Formerly other than now

Sometime Other Than Now is a frustrating watch – it continues to falter on the verge of being almost good but never quite succeeds. I never thought I would miss the skill (if not the depth) of Nicholas sparks, but here we are.

As in the stories of Sparks, we find ourselves on the edge of the Atlantic Ocean, with characters who yearn for love and struggle with loss, looking sadly at the water. So the story has a solid, albeit familiar, structure with one of the storytelling’s most enduring themes: redemption. It has a beautiful New England oceanfront setting, lovingly photographed by Christopher Walters. It also has a cast of talented actors who do their best to bring some authenticity to the characters, but they are disappointed with the writer / director / songwriter’s thin script. Dylan mccormick.

We first see Sam (Donal Logue) sleeping on the beach, as if he had just washed up up there. He walks along the highway and stops at a small cafe, where Kate (Kate walsh) cleans. She also runs the little Sunset Motel next door (do you think that name could be symbolic?), And Sam needs a room. Although he doesn’t have any ID or credit card, he has a roll of cash and nowhere else so she lets him check in. They are both lonely people, vulnerable but resistant to relationships.

Sam fixes Kate’s hinges and hangs a screen door that kept falling off the frame. There is a pleasant little moment between them when she says cautiously, “Thank you?” I don’t know how to navigate between business and favors. He responds by reflecting his tone: “You’re welcome?” Walsh, especially in the first half of the film, makes the most of a barely sketched character, showing us her struggle for performative and joyful professionalism with clients, helping her hide even from herself what she does not feel alone.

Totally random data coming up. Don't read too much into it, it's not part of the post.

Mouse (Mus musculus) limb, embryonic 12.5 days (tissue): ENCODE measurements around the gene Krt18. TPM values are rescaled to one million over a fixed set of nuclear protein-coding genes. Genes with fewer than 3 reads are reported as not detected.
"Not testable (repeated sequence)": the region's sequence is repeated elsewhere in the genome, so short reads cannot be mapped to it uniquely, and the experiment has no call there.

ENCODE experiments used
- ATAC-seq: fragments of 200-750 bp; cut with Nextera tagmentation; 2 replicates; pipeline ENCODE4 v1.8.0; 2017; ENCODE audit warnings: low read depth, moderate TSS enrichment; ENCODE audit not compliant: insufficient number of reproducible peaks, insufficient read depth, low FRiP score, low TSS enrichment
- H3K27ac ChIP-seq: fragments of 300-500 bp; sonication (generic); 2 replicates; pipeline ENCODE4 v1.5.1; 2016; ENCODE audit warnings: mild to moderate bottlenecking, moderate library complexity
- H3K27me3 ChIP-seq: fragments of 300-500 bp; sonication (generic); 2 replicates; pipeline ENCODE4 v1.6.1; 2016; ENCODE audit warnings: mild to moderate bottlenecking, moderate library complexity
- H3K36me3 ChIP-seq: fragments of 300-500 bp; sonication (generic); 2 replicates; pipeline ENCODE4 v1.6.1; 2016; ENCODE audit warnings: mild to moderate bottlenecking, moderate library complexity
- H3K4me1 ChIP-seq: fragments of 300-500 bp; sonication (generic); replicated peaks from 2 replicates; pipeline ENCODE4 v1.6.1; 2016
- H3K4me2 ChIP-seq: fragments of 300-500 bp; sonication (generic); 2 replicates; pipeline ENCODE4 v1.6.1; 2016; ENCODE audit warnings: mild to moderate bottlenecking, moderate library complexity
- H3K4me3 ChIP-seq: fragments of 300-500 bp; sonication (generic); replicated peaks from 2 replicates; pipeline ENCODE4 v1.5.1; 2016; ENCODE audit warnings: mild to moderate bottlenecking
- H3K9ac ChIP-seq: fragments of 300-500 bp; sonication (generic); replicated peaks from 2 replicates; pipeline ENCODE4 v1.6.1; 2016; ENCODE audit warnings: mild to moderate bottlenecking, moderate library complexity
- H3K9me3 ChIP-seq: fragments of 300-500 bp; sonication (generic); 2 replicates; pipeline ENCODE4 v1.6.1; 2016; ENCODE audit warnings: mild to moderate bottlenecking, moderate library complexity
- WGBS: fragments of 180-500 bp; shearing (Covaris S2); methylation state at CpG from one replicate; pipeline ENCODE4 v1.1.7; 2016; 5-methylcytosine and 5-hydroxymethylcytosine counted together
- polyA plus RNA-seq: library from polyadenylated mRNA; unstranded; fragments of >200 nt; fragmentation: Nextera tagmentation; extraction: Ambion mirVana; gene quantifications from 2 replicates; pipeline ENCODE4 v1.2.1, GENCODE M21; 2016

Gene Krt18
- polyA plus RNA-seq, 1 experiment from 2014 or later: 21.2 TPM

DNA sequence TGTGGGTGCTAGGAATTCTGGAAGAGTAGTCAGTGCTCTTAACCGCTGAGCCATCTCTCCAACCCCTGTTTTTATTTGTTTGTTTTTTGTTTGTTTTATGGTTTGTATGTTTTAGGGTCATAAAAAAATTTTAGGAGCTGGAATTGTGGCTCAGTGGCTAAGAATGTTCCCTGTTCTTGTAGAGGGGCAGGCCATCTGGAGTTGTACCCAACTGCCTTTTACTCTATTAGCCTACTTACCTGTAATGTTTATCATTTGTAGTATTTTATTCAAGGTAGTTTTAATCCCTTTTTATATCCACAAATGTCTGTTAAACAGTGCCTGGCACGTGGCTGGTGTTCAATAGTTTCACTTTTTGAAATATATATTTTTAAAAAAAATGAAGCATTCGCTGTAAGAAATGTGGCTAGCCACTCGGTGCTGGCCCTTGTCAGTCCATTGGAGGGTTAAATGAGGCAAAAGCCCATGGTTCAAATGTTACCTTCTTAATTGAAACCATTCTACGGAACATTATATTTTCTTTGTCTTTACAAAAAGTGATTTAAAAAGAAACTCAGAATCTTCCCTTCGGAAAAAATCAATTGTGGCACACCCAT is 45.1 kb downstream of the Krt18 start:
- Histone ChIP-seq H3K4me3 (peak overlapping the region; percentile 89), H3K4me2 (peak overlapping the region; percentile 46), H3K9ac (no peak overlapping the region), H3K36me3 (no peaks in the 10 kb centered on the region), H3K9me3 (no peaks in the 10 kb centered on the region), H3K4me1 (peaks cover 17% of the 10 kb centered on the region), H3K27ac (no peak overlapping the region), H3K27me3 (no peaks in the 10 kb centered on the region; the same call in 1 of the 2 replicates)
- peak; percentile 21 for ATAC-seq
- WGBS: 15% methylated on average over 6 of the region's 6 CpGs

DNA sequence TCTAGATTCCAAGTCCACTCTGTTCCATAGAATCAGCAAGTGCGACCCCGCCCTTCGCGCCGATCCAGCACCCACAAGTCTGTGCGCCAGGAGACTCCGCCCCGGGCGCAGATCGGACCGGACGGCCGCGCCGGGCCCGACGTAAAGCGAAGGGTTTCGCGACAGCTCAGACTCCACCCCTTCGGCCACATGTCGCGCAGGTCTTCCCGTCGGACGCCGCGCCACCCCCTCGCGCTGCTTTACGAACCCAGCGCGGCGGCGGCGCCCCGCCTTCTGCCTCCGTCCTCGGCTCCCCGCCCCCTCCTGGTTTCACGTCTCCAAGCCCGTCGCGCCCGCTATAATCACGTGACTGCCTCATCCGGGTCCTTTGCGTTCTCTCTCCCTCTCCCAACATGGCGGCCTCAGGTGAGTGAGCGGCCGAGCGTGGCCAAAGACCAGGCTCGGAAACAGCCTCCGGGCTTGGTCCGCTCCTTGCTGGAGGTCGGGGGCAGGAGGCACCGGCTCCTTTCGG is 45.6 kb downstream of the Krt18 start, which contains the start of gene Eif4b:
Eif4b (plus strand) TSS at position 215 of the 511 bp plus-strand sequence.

Kate has just been fixed with Tom (David Aaron Baker), a bit of a wine snob and a lawyer whose bragging still seems to sum up before the jury. Sam is scruffy to the point of homelessness and barely speaks, but he defends a young lady with an abusive boyfriend and drinks beer on the beach, and don’t forget the hinge repair, that’s so Sam Kate decides to sleep with. He tells her what he says he never told anyone. He came to town to try and see his adult daughter for the first time since she was a child.

So we all know where this is going. It never gets very interesting on the way. Maybe we’ve all seen too many Sparks (and Hallmark) movies, but we can’t help but expect to understand who these people are, how they strayed from what they thought they were going to be, and what’s stopping them. to move forward. We learn that Kate has given up being a lawyer to come home and help with her father’s business. Normally, such revelations become significant later; either she has to use her legal skills to resolve a dispute, or she realizes that labor law was not as good as she hoped.

We also learn that Sam’s situation at home may be more stable than we might have thought. But there is no basis for this discovery. Indeed, it’s so out of touch with anything we’ve seen before that it’s distracting to chance.

The supporting characters, a friendly bartender and a shy garage mechanic, are even more finely drawn. Trieste Kelly Dunn makes Sam Audrey’s daughter the closest to a three-dimensional character in the film. The script gives her a palette of emotions and a monologue, in which she explains her nostalgia for the father she once felt close to, while not wanting to let herself – or her daughter – experience another abandonment. It’s another moment where the movie almost comes to life but never quite gets there.

If you fancy a treat, watch Logue and Baker in the delicious “Steve’s Tao“But skip this one.

Now playing in theaters and available on request.

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